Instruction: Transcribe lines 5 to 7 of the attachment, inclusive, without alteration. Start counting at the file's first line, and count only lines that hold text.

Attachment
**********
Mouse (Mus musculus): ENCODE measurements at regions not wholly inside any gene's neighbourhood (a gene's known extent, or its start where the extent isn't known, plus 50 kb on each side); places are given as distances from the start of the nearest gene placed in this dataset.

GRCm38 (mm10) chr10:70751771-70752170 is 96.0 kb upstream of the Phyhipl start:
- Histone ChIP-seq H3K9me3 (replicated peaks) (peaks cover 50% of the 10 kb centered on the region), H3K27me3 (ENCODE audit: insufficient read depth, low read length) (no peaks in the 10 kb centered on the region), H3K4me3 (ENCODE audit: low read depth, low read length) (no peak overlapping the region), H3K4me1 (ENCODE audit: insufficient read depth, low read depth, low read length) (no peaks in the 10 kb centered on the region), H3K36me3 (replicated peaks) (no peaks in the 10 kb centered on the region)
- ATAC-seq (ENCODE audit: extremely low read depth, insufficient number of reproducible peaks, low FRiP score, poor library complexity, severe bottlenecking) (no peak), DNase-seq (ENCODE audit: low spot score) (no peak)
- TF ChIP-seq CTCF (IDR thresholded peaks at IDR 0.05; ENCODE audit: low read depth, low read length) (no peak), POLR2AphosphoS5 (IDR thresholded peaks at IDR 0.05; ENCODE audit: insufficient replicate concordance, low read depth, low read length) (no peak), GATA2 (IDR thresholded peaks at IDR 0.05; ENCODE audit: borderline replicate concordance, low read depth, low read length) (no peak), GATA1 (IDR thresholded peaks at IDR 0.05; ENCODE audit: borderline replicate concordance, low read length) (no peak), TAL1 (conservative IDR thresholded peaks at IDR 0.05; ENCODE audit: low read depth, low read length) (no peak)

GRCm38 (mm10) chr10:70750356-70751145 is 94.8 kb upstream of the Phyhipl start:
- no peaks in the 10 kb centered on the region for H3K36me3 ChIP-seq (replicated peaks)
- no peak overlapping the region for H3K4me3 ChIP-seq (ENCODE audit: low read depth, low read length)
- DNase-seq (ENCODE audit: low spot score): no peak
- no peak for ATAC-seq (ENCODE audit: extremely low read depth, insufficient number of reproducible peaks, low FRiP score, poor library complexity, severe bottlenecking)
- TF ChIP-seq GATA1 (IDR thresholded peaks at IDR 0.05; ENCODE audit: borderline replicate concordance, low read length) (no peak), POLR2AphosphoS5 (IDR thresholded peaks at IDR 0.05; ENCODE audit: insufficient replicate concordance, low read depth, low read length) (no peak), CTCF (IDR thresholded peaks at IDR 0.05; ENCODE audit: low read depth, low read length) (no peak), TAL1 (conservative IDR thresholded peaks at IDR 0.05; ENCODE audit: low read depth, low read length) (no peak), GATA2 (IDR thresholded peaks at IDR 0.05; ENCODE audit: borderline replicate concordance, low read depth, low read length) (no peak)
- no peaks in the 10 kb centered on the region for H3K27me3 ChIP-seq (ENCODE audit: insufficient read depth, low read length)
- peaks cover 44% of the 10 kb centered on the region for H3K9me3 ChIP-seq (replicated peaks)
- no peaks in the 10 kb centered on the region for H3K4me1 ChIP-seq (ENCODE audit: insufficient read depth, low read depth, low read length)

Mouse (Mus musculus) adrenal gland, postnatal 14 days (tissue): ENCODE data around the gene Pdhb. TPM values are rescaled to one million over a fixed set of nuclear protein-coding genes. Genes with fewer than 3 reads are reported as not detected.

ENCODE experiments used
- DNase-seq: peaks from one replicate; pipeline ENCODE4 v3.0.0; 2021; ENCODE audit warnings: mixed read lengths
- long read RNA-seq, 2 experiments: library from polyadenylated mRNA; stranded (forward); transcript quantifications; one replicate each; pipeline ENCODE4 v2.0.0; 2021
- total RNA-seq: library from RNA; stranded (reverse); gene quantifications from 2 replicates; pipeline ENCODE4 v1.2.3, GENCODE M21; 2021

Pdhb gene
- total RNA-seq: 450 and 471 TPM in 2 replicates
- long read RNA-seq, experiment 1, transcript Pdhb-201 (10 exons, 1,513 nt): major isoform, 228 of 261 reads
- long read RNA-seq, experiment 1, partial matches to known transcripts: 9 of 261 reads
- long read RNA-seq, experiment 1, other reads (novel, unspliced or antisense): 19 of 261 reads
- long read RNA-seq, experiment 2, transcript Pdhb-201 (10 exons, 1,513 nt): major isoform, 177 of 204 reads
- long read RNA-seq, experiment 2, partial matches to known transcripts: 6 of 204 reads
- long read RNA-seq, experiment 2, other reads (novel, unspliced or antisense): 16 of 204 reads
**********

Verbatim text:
- TF ChIP-seq CTCF (IDR thresholded peaks at IDR 0.05; ENCODE audit: low read depth, low read length) (no peak), POLR2AphosphoS5 (IDR thresholded peaks at IDR 0.05; ENCODE audit: insufficient replicate concordance, low read depth, low read length) (no peak), GATA2 (IDR thresholded peaks at IDR 0.05; ENCODE audit: borderline replicate concordance, low read depth, low read length) (no peak), GATA1 (IDR thresholded peaks at IDR 0.05; ENCODE audit: borderline replicate concordance, low read length) (no peak), TAL1 (conservative IDR thresholded peaks at IDR 0.05; ENCODE audit: low read depth, low read length) (no peak)

GRCm38 (mm10) chr10:70750356-70751145 is 94.8 kb upstream of the Phyhipl start:
- no peaks in the 10 kb centered on the region for H3K36me3 ChIP-seq (replicated peaks)